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6 February 2014 0 Comments
Posted in Business, Technology & media

Is your software safe?

Author headshot image Posted by , Partner

The contrast between ideas and the expression of those ideas has been commonly disputed within copyright case law. It is now accepted that copyright protects the form of expression of an intellectual creation but not the intellectual creation itself. So what would this mean in the software context?

The case of SAS Institute v World Programme Limited looked at some of these issues:
The software that SAS Institute (SAS) created was licensed to World Programming Limited (WPL). WPL then went on to create a similar programme.

• SAS claimed that WPL had infringed its copyright in the programme by creating a programme which replicated its functionality.
• SAS also claimed that WPL infringed its copyright by copying its user manuals.
• SAS further claimed WPL had breached the terms of its licence by allowing unlicensed staff access to the software.

However, all three claims failed.

What does the case tell us about copyright infringement?
It is not copyright infringement to emulate the functionality of a computer programme. You would need to prove that a third party has had access to and copied your source code. There is no copyright infringement when a company with no access to the source code of a programme studies, observes, and tests that programme to create another programme with the same functionality.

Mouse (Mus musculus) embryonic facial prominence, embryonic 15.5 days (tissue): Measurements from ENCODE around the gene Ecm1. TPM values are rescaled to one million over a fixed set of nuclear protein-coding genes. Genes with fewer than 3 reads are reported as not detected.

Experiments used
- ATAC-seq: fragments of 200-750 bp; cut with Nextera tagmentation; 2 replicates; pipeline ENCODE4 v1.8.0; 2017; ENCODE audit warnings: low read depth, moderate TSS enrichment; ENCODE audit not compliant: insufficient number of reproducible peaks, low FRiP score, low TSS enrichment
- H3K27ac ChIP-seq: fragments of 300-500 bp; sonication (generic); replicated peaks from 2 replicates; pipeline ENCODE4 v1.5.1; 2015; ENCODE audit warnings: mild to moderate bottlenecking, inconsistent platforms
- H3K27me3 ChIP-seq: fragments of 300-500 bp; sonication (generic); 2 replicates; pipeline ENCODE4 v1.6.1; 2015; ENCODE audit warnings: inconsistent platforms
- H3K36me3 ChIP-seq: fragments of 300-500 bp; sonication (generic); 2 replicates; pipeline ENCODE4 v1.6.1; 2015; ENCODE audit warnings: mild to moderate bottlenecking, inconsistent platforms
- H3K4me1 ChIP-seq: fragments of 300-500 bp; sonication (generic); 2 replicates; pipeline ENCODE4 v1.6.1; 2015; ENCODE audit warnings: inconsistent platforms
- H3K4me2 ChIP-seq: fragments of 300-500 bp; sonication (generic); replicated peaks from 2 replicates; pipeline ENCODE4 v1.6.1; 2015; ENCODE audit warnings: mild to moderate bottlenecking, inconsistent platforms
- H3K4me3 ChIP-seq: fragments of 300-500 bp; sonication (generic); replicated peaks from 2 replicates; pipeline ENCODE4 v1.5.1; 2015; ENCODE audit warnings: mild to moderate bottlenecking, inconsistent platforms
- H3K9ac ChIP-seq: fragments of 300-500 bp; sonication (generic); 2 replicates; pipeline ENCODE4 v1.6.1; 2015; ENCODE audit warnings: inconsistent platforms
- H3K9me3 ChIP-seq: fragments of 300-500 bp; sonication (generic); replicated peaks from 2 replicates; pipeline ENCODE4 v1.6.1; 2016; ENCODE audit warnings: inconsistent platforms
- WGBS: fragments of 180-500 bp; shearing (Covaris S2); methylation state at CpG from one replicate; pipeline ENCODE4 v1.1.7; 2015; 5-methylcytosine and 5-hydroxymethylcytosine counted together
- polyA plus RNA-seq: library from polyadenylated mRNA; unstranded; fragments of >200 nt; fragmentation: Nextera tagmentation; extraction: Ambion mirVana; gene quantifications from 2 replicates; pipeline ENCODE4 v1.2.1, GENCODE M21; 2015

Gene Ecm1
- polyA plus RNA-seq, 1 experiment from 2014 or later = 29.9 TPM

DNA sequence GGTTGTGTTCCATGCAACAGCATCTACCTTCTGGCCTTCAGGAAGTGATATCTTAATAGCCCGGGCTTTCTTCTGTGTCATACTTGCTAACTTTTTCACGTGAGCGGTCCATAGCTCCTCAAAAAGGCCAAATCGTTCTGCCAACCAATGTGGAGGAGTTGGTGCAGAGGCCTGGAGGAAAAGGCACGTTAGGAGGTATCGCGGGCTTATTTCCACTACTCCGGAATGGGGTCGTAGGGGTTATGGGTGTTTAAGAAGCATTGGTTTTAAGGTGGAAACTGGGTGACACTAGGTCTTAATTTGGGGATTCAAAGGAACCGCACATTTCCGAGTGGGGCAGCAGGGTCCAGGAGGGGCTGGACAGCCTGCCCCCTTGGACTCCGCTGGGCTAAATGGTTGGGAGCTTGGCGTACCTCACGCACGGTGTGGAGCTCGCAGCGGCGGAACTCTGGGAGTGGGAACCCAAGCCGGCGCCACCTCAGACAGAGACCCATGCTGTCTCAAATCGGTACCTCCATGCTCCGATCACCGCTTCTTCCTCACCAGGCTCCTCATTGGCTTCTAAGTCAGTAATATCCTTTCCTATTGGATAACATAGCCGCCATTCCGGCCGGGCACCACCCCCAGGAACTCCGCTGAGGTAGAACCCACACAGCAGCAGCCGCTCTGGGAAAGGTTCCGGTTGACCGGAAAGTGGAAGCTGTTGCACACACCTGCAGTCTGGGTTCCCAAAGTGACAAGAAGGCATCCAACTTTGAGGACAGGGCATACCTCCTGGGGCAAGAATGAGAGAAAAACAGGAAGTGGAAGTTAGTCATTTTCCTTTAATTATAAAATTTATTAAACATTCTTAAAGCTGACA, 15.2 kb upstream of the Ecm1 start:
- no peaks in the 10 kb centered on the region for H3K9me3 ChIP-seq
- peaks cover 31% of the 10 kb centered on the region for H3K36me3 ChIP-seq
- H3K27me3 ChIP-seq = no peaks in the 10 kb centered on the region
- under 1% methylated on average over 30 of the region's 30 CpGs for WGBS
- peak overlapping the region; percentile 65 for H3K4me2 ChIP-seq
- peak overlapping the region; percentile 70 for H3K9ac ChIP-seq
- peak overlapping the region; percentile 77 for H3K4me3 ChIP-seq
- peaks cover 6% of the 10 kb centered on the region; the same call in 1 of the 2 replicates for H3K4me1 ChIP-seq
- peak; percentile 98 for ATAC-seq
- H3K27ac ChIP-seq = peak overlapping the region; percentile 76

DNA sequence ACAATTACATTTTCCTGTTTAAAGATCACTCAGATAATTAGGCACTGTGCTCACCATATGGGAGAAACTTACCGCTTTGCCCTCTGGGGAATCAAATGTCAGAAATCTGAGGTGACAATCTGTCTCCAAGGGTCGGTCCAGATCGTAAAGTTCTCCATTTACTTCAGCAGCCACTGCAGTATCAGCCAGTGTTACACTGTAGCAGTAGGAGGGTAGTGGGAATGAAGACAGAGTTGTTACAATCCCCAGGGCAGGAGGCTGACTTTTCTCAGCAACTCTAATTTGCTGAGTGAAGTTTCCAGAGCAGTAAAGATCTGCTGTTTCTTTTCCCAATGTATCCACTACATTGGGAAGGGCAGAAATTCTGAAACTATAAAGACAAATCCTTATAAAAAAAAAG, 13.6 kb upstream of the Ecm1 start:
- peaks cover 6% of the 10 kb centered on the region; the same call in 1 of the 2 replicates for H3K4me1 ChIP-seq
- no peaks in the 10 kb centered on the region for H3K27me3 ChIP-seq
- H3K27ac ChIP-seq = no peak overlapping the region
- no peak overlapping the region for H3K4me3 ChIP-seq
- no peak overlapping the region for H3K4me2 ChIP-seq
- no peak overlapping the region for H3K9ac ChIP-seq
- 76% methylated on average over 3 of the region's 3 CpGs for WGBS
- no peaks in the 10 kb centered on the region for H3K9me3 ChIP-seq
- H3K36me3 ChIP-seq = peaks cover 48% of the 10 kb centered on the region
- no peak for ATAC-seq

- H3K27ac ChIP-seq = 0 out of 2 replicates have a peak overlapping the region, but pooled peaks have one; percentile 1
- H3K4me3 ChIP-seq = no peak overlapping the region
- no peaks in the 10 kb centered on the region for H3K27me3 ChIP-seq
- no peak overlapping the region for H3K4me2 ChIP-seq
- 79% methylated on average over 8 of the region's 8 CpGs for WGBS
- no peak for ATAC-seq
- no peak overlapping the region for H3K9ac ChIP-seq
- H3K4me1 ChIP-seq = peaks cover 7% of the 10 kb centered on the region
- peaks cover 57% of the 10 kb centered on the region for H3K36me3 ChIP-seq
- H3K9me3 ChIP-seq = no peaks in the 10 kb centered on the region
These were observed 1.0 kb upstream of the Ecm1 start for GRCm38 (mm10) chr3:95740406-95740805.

Surely copying the manual must lead to copyright infringement?
In short, it doesn’t necessarily. SAS claimed that WPL had copied a substantial part of the manual to create their manual and thereby infringed copyright. It was found that there had been “linguistic reproduction” in the WPL manual. However, since the WPL manual was created by observing the original programme (not the manual) it meant that copyright in the SAS manual had not been infringed.

Will the licence be enough to protect you?
It was concluded that WPL had breached two terms of the licence, granted by SAS by allowing unauthorised use and access to the programme. However, under the provisions of the Software Directive these terms were not enforceable. This is because the Software Directive permits a licencee to observe, study or test the functioning of a computer programme in order to determine its underlying principles. As these terms were not enforceable, WPL were not actually in breach of the licence.

Time to review your licences?
These outcomes could certainly result in software owners being unable to prevent their rivals from developing competing software. This case may mean that software developers and houses may have to change the way in which they produce, protect and market software products. More importantly, one should know to whom one is licensing products. If SAS had not licensed its software to its competitor, it may have been more difficult for WPL to emulate its functionality.

We suggest that software licensors review their licences to ensure they do not contain ineffective provisions which may leave the business exposed. If you require advice on effective licensing and protection of your software products please do not hesitate to contact members of our Technology & Media team.

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